Abstract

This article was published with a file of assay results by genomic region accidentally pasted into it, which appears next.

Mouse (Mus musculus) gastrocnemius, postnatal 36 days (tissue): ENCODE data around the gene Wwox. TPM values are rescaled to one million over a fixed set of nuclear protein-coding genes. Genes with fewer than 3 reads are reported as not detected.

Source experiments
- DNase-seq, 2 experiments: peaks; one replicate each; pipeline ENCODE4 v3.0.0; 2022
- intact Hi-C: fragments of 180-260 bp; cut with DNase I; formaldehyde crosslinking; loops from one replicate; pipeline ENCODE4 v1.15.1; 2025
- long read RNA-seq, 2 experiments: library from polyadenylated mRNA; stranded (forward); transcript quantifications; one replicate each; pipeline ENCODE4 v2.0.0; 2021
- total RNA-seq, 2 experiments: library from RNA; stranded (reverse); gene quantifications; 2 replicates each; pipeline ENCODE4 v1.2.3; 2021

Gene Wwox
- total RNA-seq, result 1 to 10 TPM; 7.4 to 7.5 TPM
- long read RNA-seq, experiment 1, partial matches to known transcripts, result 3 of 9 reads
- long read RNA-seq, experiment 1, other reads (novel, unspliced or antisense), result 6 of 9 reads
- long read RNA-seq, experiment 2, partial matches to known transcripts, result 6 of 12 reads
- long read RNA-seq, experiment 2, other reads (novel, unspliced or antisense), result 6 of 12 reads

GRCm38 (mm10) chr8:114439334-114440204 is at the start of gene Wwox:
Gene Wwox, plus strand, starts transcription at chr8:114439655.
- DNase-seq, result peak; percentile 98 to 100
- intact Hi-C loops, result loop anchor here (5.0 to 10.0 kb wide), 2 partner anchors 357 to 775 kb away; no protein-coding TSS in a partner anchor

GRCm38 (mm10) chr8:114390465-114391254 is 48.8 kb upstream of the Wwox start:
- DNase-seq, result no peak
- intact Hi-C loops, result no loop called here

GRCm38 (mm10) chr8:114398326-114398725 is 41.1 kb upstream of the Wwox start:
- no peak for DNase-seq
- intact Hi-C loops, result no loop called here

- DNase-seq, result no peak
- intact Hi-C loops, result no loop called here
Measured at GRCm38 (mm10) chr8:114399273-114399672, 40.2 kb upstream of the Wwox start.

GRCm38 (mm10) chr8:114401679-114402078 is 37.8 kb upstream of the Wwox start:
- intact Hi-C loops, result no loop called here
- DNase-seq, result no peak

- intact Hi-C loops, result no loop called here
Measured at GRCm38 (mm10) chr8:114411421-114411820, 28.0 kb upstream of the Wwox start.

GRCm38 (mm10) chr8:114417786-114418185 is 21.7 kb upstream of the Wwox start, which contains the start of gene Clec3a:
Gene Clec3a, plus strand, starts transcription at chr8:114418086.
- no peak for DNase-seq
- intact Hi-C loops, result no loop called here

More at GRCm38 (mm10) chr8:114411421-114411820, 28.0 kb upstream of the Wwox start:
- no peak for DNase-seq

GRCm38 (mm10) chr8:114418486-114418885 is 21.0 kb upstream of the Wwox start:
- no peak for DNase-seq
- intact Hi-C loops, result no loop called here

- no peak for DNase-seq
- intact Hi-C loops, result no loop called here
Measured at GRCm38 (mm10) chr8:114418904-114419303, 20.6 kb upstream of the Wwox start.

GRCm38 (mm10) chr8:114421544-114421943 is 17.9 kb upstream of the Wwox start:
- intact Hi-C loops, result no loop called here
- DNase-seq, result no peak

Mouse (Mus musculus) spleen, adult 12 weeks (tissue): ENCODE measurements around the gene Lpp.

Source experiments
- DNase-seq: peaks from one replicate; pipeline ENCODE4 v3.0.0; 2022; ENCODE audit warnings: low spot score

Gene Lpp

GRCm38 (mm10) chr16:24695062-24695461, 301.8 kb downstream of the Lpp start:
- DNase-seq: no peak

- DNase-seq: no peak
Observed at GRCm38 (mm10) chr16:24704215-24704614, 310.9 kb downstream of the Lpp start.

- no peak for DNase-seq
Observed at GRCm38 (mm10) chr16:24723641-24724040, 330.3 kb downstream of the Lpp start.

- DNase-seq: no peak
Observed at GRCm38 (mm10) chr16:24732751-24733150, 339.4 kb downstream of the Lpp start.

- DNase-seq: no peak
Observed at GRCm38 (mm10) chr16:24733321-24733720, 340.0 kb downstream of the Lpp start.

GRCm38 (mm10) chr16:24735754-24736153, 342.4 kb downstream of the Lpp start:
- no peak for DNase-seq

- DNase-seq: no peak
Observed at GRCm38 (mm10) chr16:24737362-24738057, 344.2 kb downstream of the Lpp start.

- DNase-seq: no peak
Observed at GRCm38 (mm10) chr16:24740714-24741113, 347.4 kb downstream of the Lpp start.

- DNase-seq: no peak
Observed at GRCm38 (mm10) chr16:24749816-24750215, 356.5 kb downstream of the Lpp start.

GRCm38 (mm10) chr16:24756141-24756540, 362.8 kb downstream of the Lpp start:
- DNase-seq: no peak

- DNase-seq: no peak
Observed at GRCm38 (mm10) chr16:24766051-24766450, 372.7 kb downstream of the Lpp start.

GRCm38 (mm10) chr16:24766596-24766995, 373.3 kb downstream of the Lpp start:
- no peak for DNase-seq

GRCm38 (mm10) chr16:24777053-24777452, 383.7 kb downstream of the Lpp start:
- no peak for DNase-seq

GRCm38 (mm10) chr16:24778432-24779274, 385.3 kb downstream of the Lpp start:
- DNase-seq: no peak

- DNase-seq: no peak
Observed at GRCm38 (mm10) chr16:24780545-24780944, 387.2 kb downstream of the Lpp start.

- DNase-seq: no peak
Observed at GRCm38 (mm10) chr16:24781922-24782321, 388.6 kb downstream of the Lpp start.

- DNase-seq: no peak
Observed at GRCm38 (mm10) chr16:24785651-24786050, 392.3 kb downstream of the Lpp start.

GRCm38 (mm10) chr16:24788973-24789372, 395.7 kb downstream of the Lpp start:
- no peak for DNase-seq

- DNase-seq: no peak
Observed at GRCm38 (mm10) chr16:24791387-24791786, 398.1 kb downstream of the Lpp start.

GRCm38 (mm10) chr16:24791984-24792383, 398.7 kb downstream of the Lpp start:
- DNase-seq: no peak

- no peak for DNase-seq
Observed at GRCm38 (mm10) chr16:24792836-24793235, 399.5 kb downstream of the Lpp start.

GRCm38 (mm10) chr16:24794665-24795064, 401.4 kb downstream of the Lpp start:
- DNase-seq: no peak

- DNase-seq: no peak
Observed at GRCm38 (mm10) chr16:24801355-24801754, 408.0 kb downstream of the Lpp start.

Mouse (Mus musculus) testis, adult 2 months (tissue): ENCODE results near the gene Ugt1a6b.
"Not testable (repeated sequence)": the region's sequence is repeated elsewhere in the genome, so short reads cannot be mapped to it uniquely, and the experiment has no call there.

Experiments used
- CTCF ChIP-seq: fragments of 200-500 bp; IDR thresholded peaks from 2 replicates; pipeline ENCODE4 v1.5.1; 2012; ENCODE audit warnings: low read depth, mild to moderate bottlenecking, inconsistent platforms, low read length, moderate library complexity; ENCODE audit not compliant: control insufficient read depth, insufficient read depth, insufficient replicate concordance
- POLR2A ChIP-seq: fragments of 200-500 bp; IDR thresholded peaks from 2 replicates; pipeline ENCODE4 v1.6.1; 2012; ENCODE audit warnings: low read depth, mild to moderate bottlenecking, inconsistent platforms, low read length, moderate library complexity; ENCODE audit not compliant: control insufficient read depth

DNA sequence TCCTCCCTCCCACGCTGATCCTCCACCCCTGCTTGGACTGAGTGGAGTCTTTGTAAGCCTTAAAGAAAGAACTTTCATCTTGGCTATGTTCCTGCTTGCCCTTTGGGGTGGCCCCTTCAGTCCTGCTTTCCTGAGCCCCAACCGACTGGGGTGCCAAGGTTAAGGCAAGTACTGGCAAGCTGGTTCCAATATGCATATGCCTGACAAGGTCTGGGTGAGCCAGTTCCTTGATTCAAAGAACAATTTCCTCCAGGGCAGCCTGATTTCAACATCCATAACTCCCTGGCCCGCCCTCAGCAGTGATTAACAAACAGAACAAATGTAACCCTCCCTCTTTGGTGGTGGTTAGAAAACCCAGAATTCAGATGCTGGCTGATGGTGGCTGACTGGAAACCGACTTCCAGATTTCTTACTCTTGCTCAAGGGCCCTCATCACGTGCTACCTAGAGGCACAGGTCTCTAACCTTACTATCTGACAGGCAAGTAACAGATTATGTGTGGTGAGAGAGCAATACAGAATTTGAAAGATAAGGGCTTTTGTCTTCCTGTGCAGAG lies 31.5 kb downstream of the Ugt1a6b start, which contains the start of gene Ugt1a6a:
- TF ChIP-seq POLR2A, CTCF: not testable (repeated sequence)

Using novel firm-level microdata and leveraging a natural experiment, this paper provides causal evidence for the role of trade and multinational firms in the cross-country transmission of shocks. The scope for trade linkages to generate cross-country spillovers depends on the elasticity of substitution with respect to domestic inputs. Using the 2011 Tōhoku earthquake as an exogenous shock, we structurally estimate production elasticities at the firm level and find greater complementarities in input usage than previously thought. For Japanese affiliates in the United States, output falls roughly one-for-one with declines in imports, consistent with a relationship between imported and domestic inputs that is close to Leontief.

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